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Asda/Wal-Mart: Fighting the union-busters
PROBLEMS FACED by GMB members in Asda/Wal-Mart distribution depots in the north-west seem to be coming to a head at the Ince, Wigan depot. The depot is one of only three in the country distributing the George clothing range.
Andy Ford, Warrington
The company want to move to a new technology, Radio Frequency Identification (RFID) in which a computer-controlled voice directs warehouse workers via a headset to the goods to be picked and loaded for delivery.
The GMB were in talks with Asda about possible safety aspects of exposure to magnetic fields, the dehumanising effects of being controlled by a computer, and most crucially, the company's insistence that the goods picked per shift should rise from 1,100 cases to 1,400 - with no extra pay. But they did offer a crate of beer for those workers who agreed to go over to the RFID system! George clothing has a turnover of around £2 billion.
However the company moved to implement RFID ahead of proper consultation with the GMB. Workers were unhappy about it and held an impromptu meeting in the canteen whereupon management grilled Gary Belshaw, senior rep at Ince, for three hours before suspending him on pay, pending investigation for organising a stoppage.
Eddie Gaudie, GMB organiser, explained the problem with the new productivity targets.
"Asda say they have done time and motion on the RFID. They reckon 1,400 cases is achievable, but we are sceptical."
Eddie explained the brutal selection of new staff.
"New employees are given a target of cases to pick per shift. If they can't pick the target then they don't keep them on, they just let them go. These targets are important. And if everyone moves to 1,400 cases, then they're doing 10 hours' work in an eight-hour shift - five people end up doing the work of six".
I asked Eddie if the company consulted first before setting the targets.
"No, it's implement first, talk later", he said. But although the GMB are constantly playing catch up with Asda, the union-organised sites are far better to work in than the many unorganised depots around Warrington.
"We have consultation rights over wages, terms and conditions. We have got reasonable conditions, but it's a constant battle".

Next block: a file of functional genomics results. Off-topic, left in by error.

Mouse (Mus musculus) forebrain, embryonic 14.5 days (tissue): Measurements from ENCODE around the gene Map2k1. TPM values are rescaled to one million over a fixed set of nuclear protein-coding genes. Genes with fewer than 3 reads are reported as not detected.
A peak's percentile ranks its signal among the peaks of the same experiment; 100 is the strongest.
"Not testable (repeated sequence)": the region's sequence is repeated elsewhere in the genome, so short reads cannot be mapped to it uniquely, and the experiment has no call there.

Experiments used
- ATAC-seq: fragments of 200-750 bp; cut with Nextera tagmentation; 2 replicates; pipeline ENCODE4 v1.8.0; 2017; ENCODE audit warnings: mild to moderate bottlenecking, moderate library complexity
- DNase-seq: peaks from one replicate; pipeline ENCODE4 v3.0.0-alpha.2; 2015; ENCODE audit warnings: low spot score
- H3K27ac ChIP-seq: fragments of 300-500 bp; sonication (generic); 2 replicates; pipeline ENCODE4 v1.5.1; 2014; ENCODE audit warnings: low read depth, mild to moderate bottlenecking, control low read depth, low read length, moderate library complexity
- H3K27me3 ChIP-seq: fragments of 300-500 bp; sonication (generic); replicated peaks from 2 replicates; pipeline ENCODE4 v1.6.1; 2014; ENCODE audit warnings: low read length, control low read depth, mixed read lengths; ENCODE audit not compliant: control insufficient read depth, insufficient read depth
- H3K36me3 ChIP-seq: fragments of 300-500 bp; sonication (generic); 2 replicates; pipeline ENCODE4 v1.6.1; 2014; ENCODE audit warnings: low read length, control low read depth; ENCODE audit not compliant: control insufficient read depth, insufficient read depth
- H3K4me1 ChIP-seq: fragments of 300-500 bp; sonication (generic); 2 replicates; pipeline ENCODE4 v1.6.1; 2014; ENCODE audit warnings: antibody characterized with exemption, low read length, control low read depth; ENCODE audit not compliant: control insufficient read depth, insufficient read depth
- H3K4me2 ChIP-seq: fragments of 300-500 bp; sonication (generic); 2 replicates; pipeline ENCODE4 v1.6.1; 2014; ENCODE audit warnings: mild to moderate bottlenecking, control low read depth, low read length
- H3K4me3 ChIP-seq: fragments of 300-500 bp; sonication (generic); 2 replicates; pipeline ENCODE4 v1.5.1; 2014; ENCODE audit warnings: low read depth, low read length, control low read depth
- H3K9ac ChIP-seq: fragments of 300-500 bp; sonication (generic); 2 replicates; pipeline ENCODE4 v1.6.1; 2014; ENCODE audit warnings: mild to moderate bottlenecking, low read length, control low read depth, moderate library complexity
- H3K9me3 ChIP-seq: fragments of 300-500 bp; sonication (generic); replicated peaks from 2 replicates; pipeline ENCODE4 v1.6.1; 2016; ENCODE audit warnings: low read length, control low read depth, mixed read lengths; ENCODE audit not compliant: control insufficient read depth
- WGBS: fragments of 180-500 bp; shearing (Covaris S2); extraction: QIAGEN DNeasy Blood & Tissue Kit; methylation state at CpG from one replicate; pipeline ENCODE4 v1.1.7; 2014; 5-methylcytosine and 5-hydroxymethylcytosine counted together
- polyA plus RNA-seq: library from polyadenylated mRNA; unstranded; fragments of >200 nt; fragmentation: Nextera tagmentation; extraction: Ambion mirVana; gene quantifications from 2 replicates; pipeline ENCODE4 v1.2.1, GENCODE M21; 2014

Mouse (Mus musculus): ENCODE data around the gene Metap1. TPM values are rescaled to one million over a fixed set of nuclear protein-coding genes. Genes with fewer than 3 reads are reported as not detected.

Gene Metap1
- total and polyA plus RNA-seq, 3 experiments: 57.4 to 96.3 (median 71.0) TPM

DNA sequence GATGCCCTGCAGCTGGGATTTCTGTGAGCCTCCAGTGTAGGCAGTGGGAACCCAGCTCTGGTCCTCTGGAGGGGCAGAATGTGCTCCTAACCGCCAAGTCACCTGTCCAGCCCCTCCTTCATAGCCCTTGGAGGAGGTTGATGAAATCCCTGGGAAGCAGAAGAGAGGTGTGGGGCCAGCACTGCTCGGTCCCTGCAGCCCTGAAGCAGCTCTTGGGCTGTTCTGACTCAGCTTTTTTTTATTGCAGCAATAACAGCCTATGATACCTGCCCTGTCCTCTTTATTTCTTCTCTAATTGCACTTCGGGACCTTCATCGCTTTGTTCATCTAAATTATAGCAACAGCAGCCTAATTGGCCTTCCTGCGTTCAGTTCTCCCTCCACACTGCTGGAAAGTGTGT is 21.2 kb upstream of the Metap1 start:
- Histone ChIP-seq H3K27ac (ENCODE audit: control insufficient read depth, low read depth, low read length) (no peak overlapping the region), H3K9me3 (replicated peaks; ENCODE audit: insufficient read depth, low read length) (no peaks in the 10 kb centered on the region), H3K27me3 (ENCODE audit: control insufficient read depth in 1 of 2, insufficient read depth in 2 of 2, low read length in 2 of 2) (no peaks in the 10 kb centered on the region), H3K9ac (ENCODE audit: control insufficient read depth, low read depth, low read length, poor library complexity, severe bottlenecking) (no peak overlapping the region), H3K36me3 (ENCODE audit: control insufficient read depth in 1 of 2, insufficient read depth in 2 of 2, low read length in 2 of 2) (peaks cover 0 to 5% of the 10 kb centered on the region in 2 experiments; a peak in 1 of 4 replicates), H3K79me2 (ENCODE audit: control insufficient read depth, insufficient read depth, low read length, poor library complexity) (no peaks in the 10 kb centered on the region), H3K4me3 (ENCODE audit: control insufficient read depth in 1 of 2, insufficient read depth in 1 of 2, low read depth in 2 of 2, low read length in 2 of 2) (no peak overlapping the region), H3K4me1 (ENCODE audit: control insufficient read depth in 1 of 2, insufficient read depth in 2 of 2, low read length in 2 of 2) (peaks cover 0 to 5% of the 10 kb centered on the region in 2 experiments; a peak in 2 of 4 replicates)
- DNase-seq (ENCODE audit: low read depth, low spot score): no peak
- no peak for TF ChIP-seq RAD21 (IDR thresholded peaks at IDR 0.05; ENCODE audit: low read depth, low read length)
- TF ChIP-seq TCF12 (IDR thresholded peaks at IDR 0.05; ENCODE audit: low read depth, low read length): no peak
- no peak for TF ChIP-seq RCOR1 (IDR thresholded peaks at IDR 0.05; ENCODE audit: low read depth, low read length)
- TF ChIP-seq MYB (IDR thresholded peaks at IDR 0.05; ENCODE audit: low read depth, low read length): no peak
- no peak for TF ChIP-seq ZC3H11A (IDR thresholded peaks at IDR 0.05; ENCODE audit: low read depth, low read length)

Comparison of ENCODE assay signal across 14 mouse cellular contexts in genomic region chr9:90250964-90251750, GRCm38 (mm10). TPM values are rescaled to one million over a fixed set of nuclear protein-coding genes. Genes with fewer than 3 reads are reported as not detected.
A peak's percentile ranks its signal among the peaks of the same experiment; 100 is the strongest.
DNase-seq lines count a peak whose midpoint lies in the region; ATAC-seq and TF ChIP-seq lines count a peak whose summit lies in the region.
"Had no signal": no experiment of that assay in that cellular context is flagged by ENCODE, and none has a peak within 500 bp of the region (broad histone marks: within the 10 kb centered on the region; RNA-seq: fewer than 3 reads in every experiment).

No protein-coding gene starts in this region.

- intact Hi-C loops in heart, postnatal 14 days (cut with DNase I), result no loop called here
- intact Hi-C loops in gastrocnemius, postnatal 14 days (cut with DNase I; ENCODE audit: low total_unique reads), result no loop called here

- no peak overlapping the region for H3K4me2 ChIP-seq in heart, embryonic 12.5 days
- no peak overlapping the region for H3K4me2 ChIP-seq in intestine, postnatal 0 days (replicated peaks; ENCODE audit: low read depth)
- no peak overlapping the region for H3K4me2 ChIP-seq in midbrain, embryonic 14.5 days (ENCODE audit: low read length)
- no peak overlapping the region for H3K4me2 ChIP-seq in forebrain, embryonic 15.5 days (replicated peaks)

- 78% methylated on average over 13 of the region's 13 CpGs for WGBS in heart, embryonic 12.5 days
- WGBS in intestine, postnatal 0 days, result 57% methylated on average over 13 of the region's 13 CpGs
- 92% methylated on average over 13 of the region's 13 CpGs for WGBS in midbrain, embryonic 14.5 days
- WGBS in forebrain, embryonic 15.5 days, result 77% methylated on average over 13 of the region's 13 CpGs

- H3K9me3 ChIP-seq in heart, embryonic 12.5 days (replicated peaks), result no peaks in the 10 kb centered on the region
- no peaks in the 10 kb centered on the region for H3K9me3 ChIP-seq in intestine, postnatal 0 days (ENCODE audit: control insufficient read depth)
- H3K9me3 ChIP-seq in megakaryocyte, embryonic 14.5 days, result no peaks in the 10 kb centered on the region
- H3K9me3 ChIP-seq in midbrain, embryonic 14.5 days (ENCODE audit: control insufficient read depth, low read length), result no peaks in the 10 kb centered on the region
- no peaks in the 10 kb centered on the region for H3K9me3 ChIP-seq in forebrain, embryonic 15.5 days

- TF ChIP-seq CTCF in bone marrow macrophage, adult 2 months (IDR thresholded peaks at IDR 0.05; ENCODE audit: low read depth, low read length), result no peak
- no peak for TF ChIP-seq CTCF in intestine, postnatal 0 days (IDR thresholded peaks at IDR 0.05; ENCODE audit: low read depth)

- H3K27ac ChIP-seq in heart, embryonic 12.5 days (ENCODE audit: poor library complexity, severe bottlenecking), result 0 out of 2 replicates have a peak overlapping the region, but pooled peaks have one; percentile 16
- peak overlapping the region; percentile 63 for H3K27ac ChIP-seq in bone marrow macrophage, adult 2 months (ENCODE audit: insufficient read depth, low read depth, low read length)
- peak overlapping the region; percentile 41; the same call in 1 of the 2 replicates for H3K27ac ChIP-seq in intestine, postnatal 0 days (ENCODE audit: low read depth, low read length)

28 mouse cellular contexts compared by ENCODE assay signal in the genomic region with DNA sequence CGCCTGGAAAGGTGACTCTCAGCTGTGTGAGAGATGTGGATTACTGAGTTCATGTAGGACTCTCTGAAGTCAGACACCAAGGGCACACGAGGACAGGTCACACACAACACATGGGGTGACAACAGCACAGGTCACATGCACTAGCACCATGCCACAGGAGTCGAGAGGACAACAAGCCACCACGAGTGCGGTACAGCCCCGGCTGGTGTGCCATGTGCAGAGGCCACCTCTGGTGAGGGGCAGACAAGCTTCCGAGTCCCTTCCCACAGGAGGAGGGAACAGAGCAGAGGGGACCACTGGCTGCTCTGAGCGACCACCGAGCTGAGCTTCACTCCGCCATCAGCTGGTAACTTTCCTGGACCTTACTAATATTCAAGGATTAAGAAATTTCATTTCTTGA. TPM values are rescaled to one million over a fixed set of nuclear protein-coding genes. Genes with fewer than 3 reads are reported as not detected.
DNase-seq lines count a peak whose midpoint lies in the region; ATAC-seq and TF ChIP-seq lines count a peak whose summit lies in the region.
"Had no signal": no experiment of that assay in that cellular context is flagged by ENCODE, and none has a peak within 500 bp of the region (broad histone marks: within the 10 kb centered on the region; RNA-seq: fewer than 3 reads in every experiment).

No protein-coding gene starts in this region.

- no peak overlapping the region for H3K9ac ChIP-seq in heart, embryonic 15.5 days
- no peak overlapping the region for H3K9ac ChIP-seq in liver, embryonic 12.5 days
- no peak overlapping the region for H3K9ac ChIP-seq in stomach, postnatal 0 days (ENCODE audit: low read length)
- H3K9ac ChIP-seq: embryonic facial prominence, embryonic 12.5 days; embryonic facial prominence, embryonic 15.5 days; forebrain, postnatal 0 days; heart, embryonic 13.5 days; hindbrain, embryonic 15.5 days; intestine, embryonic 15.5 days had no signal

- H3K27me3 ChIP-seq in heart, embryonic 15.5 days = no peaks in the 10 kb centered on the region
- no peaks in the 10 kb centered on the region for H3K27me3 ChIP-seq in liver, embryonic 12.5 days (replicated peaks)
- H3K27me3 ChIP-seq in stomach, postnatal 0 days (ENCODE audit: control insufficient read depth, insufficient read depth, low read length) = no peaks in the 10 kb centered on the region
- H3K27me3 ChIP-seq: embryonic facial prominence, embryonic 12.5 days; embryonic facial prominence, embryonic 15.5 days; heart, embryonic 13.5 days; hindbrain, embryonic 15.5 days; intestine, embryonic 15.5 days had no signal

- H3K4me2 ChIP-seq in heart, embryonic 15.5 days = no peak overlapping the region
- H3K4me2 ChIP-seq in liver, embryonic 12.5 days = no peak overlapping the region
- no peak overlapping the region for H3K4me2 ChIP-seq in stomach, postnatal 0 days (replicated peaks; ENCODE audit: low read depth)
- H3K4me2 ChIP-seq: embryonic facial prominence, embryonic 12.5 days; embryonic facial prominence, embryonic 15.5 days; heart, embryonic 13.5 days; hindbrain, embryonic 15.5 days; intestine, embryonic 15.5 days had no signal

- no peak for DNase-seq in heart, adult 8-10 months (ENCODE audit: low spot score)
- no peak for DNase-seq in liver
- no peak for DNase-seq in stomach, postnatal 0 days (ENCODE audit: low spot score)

As result the GMB has built a good membership at the Ince, Goose Green (Wigan) and Skelmersdale warehouses which employ around 500 staff each, with about 80-90% in the union.
Had industrial relations changed at all since Asda's take over by Wal-Mart?
"Oh yes. They do recognise us, but it's not easy. For instance they aggressively promote their own 'Law Club' offering free legal advice - and they say it's cheaper than the union; it's only 34 pence a week. But how can anyone expect Asda's own law club to represent them if they have a problem with the company?"
Asda/Wal-Mart also tries to undermine the union by opening up new sites with workers on a 'New World contract' which work 363 days a year and discourage union membership. On the 'New World' sites the company try to undermine the union by stopping check-off of union dues.
At first there was going to be no check-off at all, even for workers moved from other sites, but eventually the GMB got check-off for existing members. The union has to fight every inch of the way.
The GMB is determined to get Gary Belshaw back to work. A ballot for industrial action is going ahead. But Wal-Mart is a massive company with assets of billions of dollars. They retain the best (or worst!) employment law experts, and the company will be only too keen to exploit the legal minefield of Britain's employment laws.
The GMB convened a national meeting of reps from ASDA/Wal-Mart distribution depots only to find that the company refused stewards time off to attend. Now the reps have had their email facilities withdrawn.
The GMB held a protest outside the depot on Wednesday to coincide with Gary Belshaw's disciplinary hearing.
As well as balloting for industrial action, the union has issued quite militant advice to the members: "ASDA George now has a turnover in excess of £2 billion but you are being asked to put up with low pay and industrial terrorism... If you vote against industrial action ASDA will continue on its present course of intimidation and bullying. You are the crucial cog in ASDA's supply chain of Just in Time computer ordering.
"You have the power to defend yourselves and fight for better pay and treatment. There are only two other ASDA George Distribution centres and both have pledged to support you and your shop stewards..."
Workers at Asda's Washington distribution centre are due to strike on 24 June, in a long-running dispute over pay and conditions.
There is a separate dispute where ASDA management has threatened the possibility of over 300 redundancies at another Washington Depot.
A meeting of all GMB ASDA shop stewards called for 16 June, was cancelled after the company refused to give stewards time off.
In The Socialist 23 June 2005: